Kenan-Flagler | Mr. Fish
GRE 327, GPA 3.733
Harvard | Mr. Community Impact
GMAT 690, GPA 3.0
IMD | Mr. Gap Year To IMD
GMAT 660, GPA 3.5
Harvard | Mr. Upward Trajectory
GMAT 720, GPA 3.3
Kellogg | Mr. Brazilian Banker
GMAT 600, GPA 3.8
Stanford GSB | Mr. Future VC
GMAT 750, GPA 3.6
Harvard | Mr. Italian In Tokyo
GMAT (710-740), GPA 4.0
Stanford GSB | Mr. Blockchain
GMAT 760, GPA 3.9
Stanford GSB | Ms. Digital Health
GMAT 720, GPA 3.48
Wharton | Mr. Colombian M7 Deferral
GMAT 710, GPA 3.84
Harvard | Mr. Google Tech
GMAT 770, GPA 2.2
Harvard | Mr. MedTech Startup
GMAT 740, GPA 3.80
Chicago Booth | Mr. Consulting Hopeful
GMAT 720, GPA 3.6
Yale | Mr. Healthcare Geek
GMAT 680, GPA 3.5
Harvard | Mr. Low GPA Product Manager
GMAT 780, GPA 3.1
Kenan-Flagler | Mr. Healthcare Provider
GMAT COVID19 Exemption, GPA 3.68
Kellogg | Ms. MBA For Social Impact
GMAT 720, GPA 3.9
Chicago Booth | Mr. Controller & Critic
GMAT 750, GPA 6.61 / 7.00 (equivalent to 3.78 / 4.00)
Kellogg | Mr. PE Social Impact
GMAT Waived, GPA 3.51
MIT Sloan | Mr. International Impact
GRE 326, GPA 3.5
MIT Sloan | Mr. Energy Enthusiast
GMAT 730, GPA 8.39
Chicago Booth | Ms. Future CMO
GMAT Have Not Taken, GPA 2.99
Said Business School | Mr. Global Sales Guy
GMAT 630, GPA 3.5
N U Singapore | Mr. Just And Right
GMAT 700, GPA 4.0
Georgetown McDonough | Mr. International Youngster
GMAT 720, GPA 3.55
Columbia | Mr. Chartered Accountant
GMAT 730, GPA 2.7
Harvard | Mr. Spanish Army Officer
GMAT 710, GPA 3

Stanford GSB Dean’s Twitter Mantle Stolen

Dean Rich Lyons of Berkeley Haas

Dean Rich Lyons of Berkeley Haas

Stanford may have slapped Cal silly on the football field in this year’s Big Game, but U.C. Berkeley Haas School of Business dean Rich Lyons has scored a small victory in the age-old rivalry between the two San Francisco Bay Area schools.

After Berkeley, aka Cal, lost 38-17 last month in the 117th Big Game, Lyons has struck a blow against Stanford in the Twitterverse – but his recently vanquished competition remains hot on his heels. Stanford Graduate School of Business dean Garth Saloner has lost the mantle of most-followed-on-Twitter business school dean, with Lyons now on top – by a single follower.

Poets&Quants in 2011 measured B-school deans’ Twitter performance and reported Saloner’s 2,077 followers made him the most-followed of all, a veritable pied piper of social media for that time. Lyons’ 1,459 put him far behind.

As of Dec. 16, however, Lyons was up by one follower, with 6,946 to Saloner’s 6,945.

While the epic Twitter battle between the two deans remains closely fought, the pair are among a handful of B-school deans – from some of the world’s best schools – whose Twitter feeds are well worth following.

TWEETING TO STAY IN TOUCH WITH STUDENTS, ALUMNI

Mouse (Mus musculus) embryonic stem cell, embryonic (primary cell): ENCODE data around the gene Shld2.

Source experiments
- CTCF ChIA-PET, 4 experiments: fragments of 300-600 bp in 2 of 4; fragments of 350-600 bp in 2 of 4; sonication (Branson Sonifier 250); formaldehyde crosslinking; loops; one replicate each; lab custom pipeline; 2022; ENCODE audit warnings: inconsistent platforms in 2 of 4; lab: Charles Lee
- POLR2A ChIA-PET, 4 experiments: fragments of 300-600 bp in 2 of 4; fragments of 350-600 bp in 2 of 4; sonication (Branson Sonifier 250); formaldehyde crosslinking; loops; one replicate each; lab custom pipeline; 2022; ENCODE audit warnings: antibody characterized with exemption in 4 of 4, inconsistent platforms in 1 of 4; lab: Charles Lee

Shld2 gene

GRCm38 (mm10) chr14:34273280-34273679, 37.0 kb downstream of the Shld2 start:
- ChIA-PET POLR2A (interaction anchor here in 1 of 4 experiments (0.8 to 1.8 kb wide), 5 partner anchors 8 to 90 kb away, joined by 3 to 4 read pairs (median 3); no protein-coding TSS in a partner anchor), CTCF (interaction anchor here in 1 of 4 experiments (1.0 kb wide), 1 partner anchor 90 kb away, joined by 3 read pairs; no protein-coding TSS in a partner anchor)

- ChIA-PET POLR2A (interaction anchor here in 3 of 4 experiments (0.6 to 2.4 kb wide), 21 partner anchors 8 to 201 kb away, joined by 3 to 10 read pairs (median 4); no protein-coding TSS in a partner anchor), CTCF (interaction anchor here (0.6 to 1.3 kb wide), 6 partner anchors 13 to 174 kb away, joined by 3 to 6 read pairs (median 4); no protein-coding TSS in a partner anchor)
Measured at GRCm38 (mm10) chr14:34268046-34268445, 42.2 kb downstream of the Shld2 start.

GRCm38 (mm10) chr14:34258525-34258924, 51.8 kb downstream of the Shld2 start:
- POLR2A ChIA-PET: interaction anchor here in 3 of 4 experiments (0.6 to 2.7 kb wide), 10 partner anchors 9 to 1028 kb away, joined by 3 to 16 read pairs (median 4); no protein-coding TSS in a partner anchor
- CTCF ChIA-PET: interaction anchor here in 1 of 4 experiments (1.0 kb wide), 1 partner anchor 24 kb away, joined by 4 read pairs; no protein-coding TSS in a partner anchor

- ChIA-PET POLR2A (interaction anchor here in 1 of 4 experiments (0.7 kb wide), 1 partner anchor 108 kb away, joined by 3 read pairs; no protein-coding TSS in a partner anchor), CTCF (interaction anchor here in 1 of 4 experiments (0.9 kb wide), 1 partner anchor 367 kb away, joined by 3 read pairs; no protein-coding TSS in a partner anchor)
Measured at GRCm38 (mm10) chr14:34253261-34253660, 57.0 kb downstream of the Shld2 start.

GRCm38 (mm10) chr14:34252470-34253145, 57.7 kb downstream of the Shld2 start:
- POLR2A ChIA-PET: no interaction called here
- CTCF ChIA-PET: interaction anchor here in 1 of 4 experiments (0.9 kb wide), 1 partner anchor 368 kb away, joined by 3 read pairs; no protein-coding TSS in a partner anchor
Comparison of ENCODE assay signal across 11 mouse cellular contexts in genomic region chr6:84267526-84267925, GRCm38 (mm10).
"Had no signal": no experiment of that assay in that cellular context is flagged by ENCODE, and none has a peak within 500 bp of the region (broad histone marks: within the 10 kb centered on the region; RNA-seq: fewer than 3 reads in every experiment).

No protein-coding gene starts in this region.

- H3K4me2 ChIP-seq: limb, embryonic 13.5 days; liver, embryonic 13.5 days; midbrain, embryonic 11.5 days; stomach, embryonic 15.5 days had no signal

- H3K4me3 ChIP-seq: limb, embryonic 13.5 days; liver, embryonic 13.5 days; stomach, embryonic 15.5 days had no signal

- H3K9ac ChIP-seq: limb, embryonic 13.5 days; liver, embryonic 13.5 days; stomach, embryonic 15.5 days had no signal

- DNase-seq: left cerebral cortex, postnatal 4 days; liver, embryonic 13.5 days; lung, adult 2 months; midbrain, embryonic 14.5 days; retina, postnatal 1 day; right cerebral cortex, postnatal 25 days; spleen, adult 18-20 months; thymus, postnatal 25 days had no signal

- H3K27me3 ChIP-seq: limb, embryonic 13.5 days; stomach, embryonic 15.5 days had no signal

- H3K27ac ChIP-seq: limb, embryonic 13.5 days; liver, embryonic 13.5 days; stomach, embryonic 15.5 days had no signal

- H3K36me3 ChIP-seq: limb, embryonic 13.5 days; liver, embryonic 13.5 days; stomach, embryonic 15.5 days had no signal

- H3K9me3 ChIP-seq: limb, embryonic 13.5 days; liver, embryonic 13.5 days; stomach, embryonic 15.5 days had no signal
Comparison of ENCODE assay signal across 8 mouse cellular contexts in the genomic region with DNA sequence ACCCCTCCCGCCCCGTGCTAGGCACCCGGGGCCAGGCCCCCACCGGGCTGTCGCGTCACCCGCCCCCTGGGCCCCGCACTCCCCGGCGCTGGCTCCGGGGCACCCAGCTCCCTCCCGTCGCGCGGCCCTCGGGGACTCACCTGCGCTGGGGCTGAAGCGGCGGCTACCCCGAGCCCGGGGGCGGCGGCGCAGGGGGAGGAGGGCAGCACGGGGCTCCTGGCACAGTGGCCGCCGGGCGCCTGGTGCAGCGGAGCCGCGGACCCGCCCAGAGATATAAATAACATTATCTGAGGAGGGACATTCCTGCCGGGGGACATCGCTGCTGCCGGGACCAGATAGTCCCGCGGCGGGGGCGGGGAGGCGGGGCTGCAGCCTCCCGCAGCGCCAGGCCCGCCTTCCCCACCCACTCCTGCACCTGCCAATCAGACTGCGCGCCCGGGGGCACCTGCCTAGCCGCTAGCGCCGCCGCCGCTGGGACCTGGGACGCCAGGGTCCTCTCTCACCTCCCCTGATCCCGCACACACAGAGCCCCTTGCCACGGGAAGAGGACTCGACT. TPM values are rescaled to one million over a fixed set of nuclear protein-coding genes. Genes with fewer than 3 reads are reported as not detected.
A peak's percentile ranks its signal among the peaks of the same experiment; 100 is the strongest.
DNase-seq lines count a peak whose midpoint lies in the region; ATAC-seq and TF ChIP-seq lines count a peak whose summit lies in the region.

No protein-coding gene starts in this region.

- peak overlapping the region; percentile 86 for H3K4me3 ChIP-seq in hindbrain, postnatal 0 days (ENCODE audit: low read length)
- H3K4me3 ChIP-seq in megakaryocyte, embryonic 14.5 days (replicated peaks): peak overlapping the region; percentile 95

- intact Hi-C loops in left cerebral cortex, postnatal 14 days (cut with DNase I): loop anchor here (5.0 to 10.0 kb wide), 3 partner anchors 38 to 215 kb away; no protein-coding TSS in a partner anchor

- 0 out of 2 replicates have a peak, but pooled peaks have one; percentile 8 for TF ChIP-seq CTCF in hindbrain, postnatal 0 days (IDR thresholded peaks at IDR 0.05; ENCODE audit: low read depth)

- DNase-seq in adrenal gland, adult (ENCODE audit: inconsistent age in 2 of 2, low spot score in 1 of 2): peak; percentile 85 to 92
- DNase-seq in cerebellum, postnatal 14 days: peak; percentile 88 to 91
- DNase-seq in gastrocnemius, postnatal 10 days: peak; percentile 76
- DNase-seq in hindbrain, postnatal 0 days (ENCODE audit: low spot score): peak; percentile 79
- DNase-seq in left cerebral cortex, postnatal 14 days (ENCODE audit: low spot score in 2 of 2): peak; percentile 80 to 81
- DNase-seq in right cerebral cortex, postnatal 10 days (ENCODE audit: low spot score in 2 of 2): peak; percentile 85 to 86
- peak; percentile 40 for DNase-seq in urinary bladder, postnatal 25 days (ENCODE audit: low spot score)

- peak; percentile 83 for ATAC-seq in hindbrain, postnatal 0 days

Why would a dean tweet? We heard an excellent explanation from Jim Dean, when he was dean of the Kenan-Flagler Business School at the University of North Carolina-Chapel Hill, before he became provost of UNC-Chapel Hill.

“The most important reason is to stay in touch with both our students and alumni,” Dean says. “We have 1,700 students and 30,000 alumni. It’s very challenging to stay in touch with them. It gives me a chance to do that with relatively low investment of time to communicate. And there’s a signal there that we’re trying to stay on top of change.”

The most prominent B-school deans on Twitter? There are at least five worth following and they are from many of the best schools in the world, including Stanford, Berkeley and UCLA, IE Business School in Madrid, and the University of Virginia.

So here are some B-school deans worth following, along with their stats (as of Dec. 16), presented in order of the number of tweets they’ve tapped out to the world, from the most prolific to the least.

 

Bob Bruner

Robert Bruner

Dean

University of Virginia Darden School of Business

Handle: Bob_Bruner

Total Tweets: 3,587

Followers: 4,789

Follows: 610

Started Tweeting: Dec. 2, 2008

In both his tweets and blog posts, Darden dean Bob Bruner comes across as the quintessential Renaissance Man. Bruner tweets daily, often several times a day, and his messages also show up on his Facebook page. Since becoming the first dean of a major U.S. business school to go on Twitter in December of 2008, Bruner has tapped out more than 3,500 tweets. While he leans heavily on the “retweet” button, passing along articles such as a Fortune Magazine piece on retaining Millennial employees, he regularly pastes links to material he’s come across, such as an article in The Economist on mergers and acquisitions. On Twitter, Bruner is prolific, reliable, and thoughtful. While some other deans focus almost exclusively on their schools, Bruner’s Renaissance approach sees him tweeting on a wide variety of topics of interest to people in business school and in business. But as interesting as his tweets are, his blog posts over the years are exceptional–and he has a lot to say about business school education (see excerpts of our favorite blog posts by Dean Bruner here).

And what does his wife think? “She is bemused and indeed follows my tweeting and blogging,” he says. “But how can I say this delicately? She keeps up with me, but she’s not technology forward.”